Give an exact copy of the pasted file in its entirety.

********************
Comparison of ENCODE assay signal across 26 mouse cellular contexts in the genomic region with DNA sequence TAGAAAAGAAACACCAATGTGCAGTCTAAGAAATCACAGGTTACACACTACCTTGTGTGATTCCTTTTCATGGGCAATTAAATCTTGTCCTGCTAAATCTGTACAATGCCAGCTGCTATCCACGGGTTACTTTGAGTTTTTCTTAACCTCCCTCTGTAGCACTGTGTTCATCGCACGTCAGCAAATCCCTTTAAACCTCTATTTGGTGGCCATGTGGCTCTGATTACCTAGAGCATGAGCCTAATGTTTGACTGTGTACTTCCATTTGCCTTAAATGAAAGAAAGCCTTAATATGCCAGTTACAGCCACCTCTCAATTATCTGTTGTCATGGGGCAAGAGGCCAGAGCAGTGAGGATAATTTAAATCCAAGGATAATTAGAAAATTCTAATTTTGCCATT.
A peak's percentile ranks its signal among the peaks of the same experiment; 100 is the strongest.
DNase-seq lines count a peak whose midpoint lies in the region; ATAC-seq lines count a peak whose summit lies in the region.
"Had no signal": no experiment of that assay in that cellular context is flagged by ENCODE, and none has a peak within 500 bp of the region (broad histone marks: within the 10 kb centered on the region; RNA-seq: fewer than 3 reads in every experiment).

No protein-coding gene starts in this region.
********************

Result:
Comparison of ENCODE assay signal across 26 mouse cellular contexts in the genomic region with DNA sequence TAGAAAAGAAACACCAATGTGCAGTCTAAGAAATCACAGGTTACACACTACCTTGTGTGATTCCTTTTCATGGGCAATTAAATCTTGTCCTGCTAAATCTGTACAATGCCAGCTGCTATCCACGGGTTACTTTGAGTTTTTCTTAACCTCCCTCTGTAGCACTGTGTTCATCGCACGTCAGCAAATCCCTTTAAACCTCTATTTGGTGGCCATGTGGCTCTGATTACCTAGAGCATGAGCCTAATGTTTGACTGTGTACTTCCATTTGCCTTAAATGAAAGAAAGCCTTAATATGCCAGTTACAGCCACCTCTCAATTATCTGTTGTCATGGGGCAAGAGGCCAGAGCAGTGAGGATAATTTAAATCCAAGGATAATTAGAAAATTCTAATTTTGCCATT.
A peak's percentile ranks its signal among the peaks of the same experiment; 100 is the strongest.
DNase-seq lines count a peak whose midpoint lies in the region; ATAC-seq lines count a peak whose summit lies in the region.
"Had no signal": no experiment of that assay in that cellular context is flagged by ENCODE, and none has a peak within 500 bp of the region (broad histone marks: within the 10 kb centered on the region; RNA-seq: fewer than 3 reads in every experiment).

No protein-coding gene starts in this region.